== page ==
Heady days of change and reform followed under Russian President Boris Yeltsin. But there was also growing corruption in high places while the rewards, especially in economic terms, did not come as quickly as most Russians had hoped. Even now many Russians are barely making ends meet and they often despair at how little political prestige their nation enjoys on the world stage.
But Russian journalist and political analyst Masha Lipman says despite these problems and setbacks so much has changed for the better in the past 10 years.
"This is a different world today," she said. "It's an open country with open borders, one can travel even though not everyone can take advantage of it. The political system is entirely different. It is impossible to imagine Russia today without elections. It's a part of democracy that has been adopted by the Russian people, even though civil society is weak ... The extremely important factor is that that a whole generation has grown up without fear, fear of the state," Ms. Lipman said.
Few could have foreseen the effects of "glasnost" and "perestroika." Despite the political and economic reforms he implemented, President Yeltsin became immensely unpopular due in part to growing corruption and in part to the unpopular war in Chechnya and a humiliating Russian defeat in 1996 in the breakaway republic.
In a surprise move on December 31, 1999, he announced his resignation on national television and handed over power to a little known former KGB agent and bureaucrat from St. Petersburg, Vladimir Putin.
Georgy Satarov was a senior aide to President Boris Yeltsin in the 1990s. He says the progression from Mikhail Gorbachev to Boris Yeltsin to Valdimir Putin is a logical one, tracing the path of a peaceful and bloodless revolution.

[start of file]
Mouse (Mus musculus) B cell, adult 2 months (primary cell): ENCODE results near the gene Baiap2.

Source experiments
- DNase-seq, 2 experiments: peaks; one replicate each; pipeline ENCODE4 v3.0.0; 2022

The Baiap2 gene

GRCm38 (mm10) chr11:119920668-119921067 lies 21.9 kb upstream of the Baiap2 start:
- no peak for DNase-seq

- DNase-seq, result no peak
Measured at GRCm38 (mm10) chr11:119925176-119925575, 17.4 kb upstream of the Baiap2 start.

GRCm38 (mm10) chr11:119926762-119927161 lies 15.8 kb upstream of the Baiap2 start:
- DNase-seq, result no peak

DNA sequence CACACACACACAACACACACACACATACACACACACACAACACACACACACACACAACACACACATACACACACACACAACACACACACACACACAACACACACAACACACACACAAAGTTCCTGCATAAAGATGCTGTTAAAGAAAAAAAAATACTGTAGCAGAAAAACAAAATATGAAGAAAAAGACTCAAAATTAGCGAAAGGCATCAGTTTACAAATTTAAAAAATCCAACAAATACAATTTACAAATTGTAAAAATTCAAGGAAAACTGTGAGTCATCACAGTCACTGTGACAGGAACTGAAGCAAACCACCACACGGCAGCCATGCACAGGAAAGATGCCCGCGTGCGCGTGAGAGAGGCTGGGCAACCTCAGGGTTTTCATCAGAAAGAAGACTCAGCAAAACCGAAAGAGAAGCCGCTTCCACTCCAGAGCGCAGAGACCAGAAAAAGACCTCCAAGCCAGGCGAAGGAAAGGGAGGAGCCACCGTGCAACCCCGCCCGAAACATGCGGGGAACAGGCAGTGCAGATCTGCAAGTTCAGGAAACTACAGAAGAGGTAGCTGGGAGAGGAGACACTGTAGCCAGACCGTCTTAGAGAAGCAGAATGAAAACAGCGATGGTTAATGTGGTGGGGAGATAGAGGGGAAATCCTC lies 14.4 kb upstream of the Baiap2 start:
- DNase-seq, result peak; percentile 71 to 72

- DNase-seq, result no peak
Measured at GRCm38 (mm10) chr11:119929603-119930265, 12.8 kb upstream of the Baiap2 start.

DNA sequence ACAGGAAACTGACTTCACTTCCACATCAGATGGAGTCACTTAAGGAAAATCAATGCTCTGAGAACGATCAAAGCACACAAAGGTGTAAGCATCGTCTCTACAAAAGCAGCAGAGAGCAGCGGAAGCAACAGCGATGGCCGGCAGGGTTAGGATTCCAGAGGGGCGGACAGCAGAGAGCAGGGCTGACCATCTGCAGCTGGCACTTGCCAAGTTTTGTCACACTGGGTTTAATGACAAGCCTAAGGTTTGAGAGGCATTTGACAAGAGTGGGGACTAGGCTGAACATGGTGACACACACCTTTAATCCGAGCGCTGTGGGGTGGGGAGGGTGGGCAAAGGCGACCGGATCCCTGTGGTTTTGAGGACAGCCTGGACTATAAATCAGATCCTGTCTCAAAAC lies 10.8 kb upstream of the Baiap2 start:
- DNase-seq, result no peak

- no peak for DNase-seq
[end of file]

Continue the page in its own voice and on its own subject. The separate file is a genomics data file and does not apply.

"Mikhail Gorbachev started the revolution with a moderate beginning which ended with the coup in August 1991. Then came the more radical stage with Boris Yeltsin who helped lay the fundamentals of Russian democracy and of a free market economy. Then came Valdimir Putin whose action are a continuation of the Yeltsin trend. A revolution is always a weakening of the state. A post-revolutionary period is a strengthening of the state and that is what Putin is doing," Mr. Satarov explained.
Vladimir Putin won an easy election victory in March 2000. He vowed to bring about what he called a "dictatorship of law" and restore some of Russia's glory and prestige. He has set about centralizing the power of the state, reining in the often unwieldy regional governments and consolidating economic gains.
His supporters applaud his efforts, his critics say he is a benign dictator at best. It seems most Russians support him. According to opinion polls, Mr. Putin enjoys an approval rating of some 70 percent. Most recently, following the September 11 terrorist attacks in the United States, President Putin took another bold step. He quickly threw his support behind the United States and is seen as having moved Russia squarely into the Western camp.
But, says political analyst Masha Lipman, despite bold initiatives Mr. Putin is dealing with a major weakness: a passive and apathetic public not used to taking the initiative.
"What is needed is a public awakening and call it a change of generations. The sad fact is that the old attitudes did not go away. It's true that the new generation did not have a history of living under a totalitarian regime, but this is not a generation with a strong urge to make the country better," she said.
Ms. Lipman said there is no going back to the old communist days, but she says too many Russians still simply look to the state to make things better.
As for Red Square, for many Russians it definitely remains a symbol of the glory of Russia.
Emma Scherbakova, 52, remembers coming here for demonstrations. While she is of the "Soviet" generation she says she feels pride for her country and she says Red Square is associated with the power of the state.
Her daughter Olga sees it in a more historical context. She says it goes back much farther, to the power of the tsars. And she says it's also a place where people now gather today to celebrate the New Year.
And then there is seven year old Zhanna Ardzhimanova, who is unencumbered by history or politics.
"Red Square is beautiful," she said. "It's nice both in winter and summer."
Part of VOA's Year End Series for 2001